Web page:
***Did you know that by calling the NCC you may also:

•Obtain tax documentation.
•Notify VBA of the death of a veteran or a benefit recipient.
•Request information on burial and mortuary benefits.
•Learn about benefits available to surviving family members.
•Much, much more.

5.  How do I know if I am eligible for a benefit?

As you know, the men and women that serve our nation in the Armed Forces are a unique and diversified group of individuals.  So too are their families, and the circumstances they face.

Currently, the Veterans Benefits Administration has detailed the available benefits offered to surviving family members on the VBA website.  These programs may be viewed by following this link, and selecting what group you are inquiring about (Spouse, Parent, or Child).  Link: http://www.vba.va.gov/bln/dependents/index.htm

After you have selected who you are inquiring about, you will see a listing of the available benefits as well as the eligibility criteria.  Simply review the criteria to determine if you or your family will be eligible for any particular benefit.

 

6.  As survivor, am I eligible for my loved one's month of death compensation?

The Department of Veterans Affairs (VA) announced immediate actions to quickly identify and pay surviving spouses who are eligible to receive the deceased veteran’s VA compensation or pension benefit for the month of the veteran’s death.  

This benefit is only payable to surviving spouses of veterans who were receiving VA compensation or pension benefits at the time of their death. 

Because VA does not always know if a veteran is survived by a spouse, some surviving spouses have not received the month-of-death benefit to which they are entitled. 

If you are a surviving spouse of a veteran who was receiving VA benefits at the time of death and believe you may be eligible for the month-of-death benefit, please click here and provide the information requested.  VA will determine your eligibility. 

When you reach the web page to ask your question, please select:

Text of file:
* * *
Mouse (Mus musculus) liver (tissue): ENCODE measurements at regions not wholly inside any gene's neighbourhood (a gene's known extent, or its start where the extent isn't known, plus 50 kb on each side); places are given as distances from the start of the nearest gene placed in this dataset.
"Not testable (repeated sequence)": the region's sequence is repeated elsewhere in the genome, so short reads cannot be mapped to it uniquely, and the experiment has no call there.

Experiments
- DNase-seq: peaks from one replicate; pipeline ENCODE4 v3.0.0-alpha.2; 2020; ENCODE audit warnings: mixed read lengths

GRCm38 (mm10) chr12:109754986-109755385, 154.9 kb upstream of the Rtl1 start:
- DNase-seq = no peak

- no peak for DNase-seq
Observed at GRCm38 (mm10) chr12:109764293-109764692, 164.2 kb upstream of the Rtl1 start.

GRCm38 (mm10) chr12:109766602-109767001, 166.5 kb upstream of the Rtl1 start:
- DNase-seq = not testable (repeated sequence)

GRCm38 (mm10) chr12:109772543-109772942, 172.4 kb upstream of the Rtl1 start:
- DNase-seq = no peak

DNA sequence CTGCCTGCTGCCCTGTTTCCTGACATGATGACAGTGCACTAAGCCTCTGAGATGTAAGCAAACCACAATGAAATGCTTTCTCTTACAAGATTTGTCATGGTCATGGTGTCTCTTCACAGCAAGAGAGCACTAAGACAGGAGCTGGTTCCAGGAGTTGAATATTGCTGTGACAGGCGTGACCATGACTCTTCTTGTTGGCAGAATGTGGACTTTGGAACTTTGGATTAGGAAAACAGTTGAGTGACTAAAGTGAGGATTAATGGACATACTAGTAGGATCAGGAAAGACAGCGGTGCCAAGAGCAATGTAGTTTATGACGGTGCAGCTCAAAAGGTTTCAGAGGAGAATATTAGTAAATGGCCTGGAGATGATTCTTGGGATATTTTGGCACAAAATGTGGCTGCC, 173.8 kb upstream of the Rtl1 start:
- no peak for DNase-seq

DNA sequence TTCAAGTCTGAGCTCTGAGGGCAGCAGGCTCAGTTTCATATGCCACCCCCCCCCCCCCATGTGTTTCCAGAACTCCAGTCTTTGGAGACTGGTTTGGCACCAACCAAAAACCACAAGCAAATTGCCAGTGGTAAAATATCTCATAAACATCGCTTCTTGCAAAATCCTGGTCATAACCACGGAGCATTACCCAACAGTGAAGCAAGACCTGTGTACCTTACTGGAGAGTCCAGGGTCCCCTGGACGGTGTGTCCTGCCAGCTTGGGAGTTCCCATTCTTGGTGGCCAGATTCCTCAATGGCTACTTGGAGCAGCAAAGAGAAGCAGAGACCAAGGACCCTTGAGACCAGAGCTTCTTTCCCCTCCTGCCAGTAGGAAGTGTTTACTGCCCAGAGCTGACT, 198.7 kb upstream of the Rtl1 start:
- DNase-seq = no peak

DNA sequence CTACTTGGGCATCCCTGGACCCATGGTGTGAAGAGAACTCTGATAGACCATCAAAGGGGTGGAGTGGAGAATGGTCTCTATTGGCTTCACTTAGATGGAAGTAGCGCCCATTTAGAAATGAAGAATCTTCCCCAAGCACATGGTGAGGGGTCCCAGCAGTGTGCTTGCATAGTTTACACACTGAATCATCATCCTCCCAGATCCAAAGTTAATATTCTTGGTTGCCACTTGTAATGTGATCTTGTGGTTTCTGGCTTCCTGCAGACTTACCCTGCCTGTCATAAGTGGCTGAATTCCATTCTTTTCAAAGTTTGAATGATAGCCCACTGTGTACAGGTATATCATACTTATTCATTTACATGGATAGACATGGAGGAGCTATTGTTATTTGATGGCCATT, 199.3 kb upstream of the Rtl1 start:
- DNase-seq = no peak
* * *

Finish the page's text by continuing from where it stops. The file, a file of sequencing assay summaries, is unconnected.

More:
·          “Question” for the Type of Inquiry.

·           “Survivors Month of Death Benefit” for your Topic. 

 On the second page of the web form, please make sure to include:

·          Your full name, address and contact preference (e-mail, phone number, or US Mail),

·          And, the veteran’s

o         First and last name,

o         Social Security Number or VA claim number,

o         Veteran’s date of birth,

o         Branch of service,

o         Service number, if you have it, and,

o         Service dates, if possible.

 

7.  What is the difference between DIC and SBP?

Dependents Indemnity Compensation (DIC) is an entitlement benefit paid to eligible survivors (Spouse, unmarried child) of certain deceased service members and veterans.  The DIC benefit is managed by the Department of Veterans Affairs and is dispersed to surviving family members that meet specific criteria.  For further details, please visit : http://www.vba.va.gov/bln/dependents/dic.doc

 

The Survivor Benefit Program (SBP) is voluntary annuity program offered for purchase to service members as a retirement benefit for family members.  This program is managed by the Department of Defense (not the Department of Veterans Affairs).  As noted, participation in this program is voluntary and not all service members opt to participate.  To learn more about SBP, please visit: http://www.dfas.mil/rapay/rafaqs/sbpfaqs.html 

 

8.  What is the SBP / DIC offset?

DIC is a payment made by the Department of Veteran Affairs (DVA) to the spouse of a member who dies due to a service-connected illness or injury. The DVA determines entitlement to and the amount of the DIC award. If DIC is awarded, the SBP/RCSBP annuity must be reduced by the amount of the DIC award. The SBP/RCSBP annuity is terminated if the DIC is greater than the SBP/RCSBP. However, if an annuitant receives DIC based on a member other than the one providing SBP/RCSBP, there will not be a DIC reduction.

Each annuitant signs a DIC authorization statement when they submit their annuity application. This allows DFAS to establish their SBP/RCSBP annuity prior to notification from the DVA regarding their entitlement to DIC. This prevents delays in SBP/RCSBP payments.